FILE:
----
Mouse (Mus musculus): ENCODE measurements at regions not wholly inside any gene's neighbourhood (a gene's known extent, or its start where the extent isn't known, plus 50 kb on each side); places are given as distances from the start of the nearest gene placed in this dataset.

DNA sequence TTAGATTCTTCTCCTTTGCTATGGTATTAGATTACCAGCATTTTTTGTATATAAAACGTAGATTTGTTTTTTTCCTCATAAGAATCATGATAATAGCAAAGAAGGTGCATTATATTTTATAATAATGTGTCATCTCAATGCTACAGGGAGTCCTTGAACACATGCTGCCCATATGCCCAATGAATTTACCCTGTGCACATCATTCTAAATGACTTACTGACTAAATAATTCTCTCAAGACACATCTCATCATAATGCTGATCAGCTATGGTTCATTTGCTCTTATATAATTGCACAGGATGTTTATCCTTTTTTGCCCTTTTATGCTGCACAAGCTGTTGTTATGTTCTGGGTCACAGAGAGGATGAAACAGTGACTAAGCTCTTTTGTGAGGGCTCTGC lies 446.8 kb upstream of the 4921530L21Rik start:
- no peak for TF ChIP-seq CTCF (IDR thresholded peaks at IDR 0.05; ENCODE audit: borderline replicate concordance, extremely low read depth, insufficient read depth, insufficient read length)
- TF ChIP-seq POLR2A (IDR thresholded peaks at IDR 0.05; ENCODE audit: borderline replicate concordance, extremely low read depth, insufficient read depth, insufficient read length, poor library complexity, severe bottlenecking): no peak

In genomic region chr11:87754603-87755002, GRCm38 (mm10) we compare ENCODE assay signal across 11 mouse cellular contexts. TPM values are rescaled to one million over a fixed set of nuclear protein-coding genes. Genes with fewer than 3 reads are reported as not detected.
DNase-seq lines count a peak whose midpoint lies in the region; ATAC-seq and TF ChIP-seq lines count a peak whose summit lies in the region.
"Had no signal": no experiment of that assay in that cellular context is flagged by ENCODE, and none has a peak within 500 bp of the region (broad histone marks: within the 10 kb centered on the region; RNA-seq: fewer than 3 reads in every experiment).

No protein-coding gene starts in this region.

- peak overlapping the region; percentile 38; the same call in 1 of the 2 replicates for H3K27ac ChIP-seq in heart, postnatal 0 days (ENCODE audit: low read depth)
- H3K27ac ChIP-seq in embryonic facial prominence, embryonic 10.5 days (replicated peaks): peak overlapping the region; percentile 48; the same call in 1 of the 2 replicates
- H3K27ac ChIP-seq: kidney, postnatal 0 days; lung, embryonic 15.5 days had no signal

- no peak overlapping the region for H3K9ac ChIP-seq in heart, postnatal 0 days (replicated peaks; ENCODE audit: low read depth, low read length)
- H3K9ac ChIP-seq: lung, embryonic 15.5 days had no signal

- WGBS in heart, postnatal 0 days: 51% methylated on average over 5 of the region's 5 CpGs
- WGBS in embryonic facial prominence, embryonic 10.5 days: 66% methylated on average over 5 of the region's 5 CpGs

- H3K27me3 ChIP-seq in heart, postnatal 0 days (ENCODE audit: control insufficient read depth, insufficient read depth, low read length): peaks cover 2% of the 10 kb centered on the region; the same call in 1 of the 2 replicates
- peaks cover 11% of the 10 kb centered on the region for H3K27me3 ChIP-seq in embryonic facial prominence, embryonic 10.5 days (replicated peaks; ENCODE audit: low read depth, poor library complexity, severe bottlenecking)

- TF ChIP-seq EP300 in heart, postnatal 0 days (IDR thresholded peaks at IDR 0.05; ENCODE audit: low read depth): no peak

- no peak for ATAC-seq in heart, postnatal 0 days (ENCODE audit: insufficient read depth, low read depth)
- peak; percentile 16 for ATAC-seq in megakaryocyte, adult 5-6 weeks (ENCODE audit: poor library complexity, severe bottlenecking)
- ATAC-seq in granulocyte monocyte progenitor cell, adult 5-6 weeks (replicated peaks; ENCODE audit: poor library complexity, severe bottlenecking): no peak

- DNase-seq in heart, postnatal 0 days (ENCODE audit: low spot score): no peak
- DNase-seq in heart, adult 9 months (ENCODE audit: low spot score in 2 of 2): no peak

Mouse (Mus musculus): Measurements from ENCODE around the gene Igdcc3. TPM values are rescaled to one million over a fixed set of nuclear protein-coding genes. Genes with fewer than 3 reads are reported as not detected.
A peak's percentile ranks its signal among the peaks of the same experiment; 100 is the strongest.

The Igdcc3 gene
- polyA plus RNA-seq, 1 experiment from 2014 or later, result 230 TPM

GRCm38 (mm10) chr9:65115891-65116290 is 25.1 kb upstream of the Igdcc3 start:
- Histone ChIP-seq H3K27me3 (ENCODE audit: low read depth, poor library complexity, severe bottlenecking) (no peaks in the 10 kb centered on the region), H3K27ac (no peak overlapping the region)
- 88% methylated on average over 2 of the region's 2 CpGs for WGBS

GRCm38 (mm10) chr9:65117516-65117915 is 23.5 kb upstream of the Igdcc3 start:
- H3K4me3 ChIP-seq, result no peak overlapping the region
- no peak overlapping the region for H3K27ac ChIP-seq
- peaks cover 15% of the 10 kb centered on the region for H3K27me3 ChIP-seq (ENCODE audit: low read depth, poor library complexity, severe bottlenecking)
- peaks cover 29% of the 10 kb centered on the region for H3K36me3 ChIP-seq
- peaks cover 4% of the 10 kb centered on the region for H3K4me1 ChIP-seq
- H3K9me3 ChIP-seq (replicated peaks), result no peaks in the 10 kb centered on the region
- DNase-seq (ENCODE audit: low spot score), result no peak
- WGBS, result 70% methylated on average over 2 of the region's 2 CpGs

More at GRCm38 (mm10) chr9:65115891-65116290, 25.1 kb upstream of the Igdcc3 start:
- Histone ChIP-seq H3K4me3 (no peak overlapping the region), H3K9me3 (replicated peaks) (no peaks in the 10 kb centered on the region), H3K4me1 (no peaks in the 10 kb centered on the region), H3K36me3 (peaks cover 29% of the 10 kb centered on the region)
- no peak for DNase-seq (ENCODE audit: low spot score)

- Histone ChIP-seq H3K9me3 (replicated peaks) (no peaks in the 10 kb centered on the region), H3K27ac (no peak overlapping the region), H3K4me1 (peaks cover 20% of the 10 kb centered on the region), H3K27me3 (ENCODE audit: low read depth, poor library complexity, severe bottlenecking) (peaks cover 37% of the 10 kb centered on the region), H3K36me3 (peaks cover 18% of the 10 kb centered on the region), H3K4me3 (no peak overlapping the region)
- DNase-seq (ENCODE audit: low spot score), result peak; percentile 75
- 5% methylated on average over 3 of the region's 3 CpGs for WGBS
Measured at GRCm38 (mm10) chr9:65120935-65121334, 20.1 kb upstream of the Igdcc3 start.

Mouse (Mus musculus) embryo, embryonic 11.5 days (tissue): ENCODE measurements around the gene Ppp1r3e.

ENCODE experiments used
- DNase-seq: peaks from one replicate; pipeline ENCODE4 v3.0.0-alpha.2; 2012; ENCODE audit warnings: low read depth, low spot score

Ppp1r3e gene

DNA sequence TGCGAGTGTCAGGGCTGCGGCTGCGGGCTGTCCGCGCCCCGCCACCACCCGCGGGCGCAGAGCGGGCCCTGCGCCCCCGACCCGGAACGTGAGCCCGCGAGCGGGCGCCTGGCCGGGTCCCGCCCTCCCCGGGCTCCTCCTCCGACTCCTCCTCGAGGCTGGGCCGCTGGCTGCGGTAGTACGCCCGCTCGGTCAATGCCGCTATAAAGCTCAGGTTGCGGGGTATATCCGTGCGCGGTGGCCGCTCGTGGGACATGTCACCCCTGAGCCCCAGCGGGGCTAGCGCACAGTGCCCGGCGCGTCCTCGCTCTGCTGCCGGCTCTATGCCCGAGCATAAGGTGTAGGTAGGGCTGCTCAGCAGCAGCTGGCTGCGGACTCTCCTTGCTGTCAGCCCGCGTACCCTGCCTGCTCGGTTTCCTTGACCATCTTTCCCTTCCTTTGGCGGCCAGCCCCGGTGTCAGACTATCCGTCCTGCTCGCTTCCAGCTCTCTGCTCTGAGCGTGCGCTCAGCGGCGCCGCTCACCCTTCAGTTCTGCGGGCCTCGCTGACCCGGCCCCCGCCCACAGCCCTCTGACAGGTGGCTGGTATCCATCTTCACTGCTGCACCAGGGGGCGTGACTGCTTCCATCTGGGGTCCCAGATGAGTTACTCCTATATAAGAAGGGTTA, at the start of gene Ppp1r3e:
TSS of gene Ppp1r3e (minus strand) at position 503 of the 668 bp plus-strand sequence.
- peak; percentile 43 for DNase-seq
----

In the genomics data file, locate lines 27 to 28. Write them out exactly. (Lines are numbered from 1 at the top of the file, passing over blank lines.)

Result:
- polyA plus RNA-seq, 1 experiment from 2014 or later, result 230 TPM

GRCm38 (mm10) chr9:65115891-65116290 is 25.1 kb upstream of the Igdcc3 start: